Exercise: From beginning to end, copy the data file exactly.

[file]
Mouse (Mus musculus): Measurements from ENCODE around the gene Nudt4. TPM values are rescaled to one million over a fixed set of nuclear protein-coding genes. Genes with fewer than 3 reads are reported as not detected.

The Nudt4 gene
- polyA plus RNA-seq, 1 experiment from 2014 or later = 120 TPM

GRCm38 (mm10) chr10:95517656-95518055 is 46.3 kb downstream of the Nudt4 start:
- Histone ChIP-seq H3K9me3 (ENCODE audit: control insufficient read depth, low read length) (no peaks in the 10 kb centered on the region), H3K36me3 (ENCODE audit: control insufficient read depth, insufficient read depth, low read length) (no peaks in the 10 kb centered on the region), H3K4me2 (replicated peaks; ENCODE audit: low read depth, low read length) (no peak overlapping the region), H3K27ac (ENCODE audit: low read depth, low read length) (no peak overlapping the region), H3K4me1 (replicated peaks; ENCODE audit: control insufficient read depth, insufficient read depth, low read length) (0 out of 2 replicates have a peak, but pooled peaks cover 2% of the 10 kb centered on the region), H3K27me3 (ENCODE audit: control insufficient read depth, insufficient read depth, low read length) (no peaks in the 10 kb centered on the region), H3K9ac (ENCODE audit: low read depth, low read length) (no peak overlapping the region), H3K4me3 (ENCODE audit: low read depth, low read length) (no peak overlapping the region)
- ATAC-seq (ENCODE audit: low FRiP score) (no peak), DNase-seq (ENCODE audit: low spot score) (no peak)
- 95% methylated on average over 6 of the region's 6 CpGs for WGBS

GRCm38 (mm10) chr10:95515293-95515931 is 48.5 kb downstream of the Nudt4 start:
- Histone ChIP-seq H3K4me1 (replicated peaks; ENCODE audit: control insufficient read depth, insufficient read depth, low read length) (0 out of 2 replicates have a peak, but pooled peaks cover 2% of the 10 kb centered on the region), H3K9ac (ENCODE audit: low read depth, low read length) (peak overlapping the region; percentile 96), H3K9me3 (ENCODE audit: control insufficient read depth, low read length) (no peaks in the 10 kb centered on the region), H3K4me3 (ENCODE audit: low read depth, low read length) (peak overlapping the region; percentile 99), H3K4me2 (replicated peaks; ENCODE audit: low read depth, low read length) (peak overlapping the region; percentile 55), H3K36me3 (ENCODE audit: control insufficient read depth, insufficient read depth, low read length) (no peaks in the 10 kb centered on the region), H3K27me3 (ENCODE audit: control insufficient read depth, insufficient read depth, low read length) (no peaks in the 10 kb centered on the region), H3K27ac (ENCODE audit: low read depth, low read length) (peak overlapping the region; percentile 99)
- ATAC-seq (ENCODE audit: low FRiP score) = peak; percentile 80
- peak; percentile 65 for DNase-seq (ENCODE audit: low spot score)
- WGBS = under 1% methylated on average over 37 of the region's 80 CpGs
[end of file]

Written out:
Mouse (Mus musculus): Measurements from ENCODE around the gene Nudt4. TPM values are rescaled to one million over a fixed set of nuclear protein-coding genes. Genes with fewer than 3 reads are reported as not detected.

The Nudt4 gene
- polyA plus RNA-seq, 1 experiment from 2014 or later = 120 TPM

GRCm38 (mm10) chr10:95517656-95518055 is 46.3 kb downstream of the Nudt4 start:
- Histone ChIP-seq H3K9me3 (ENCODE audit: control insufficient read depth, low read length) (no peaks in the 10 kb centered on the region), H3K36me3 (ENCODE audit: control insufficient read depth, insufficient read depth, low read length) (no peaks in the 10 kb centered on the region), H3K4me2 (replicated peaks; ENCODE audit: low read depth, low read length) (no peak overlapping the region), H3K27ac (ENCODE audit: low read depth, low read length) (no peak overlapping the region), H3K4me1 (replicated peaks; ENCODE audit: control insufficient read depth, insufficient read depth, low read length) (0 out of 2 replicates have a peak, but pooled peaks cover 2% of the 10 kb centered on the region), H3K27me3 (ENCODE audit: control insufficient read depth, insufficient read depth, low read length) (no peaks in the 10 kb centered on the region), H3K9ac (ENCODE audit: low read depth, low read length) (no peak overlapping the region), H3K4me3 (ENCODE audit: low read depth, low read length) (no peak overlapping the region)
- ATAC-seq (ENCODE audit: low FRiP score) (no peak), DNase-seq (ENCODE audit: low spot score) (no peak)
- 95% methylated on average over 6 of the region's 6 CpGs for WGBS

GRCm38 (mm10) chr10:95515293-95515931 is 48.5 kb downstream of the Nudt4 start:
- Histone ChIP-seq H3K4me1 (replicated peaks; ENCODE audit: control insufficient read depth, insufficient read depth, low read length) (0 out of 2 replicates have a peak, but pooled peaks cover 2% of the 10 kb centered on the region), H3K9ac (ENCODE audit: low read depth, low read length) (peak overlapping the region; percentile 96), H3K9me3 (ENCODE audit: control insufficient read depth, low read length) (no peaks in the 10 kb centered on the region), H3K4me3 (ENCODE audit: low read depth, low read length) (peak overlapping the region; percentile 99), H3K4me2 (replicated peaks; ENCODE audit: low read depth, low read length) (peak overlapping the region; percentile 55), H3K36me3 (ENCODE audit: control insufficient read depth, insufficient read depth, low read length) (no peaks in the 10 kb centered on the region), H3K27me3 (ENCODE audit: control insufficient read depth, insufficient read depth, low read length) (no peaks in the 10 kb centered on the region), H3K27ac (ENCODE audit: low read depth, low read length) (peak overlapping the region; percentile 99)
- ATAC-seq (ENCODE audit: low FRiP score) = peak; percentile 80
- peak; percentile 65 for DNase-seq (ENCODE audit: low spot score)
- WGBS = under 1% methylated on average over 37 of the region's 80 CpGs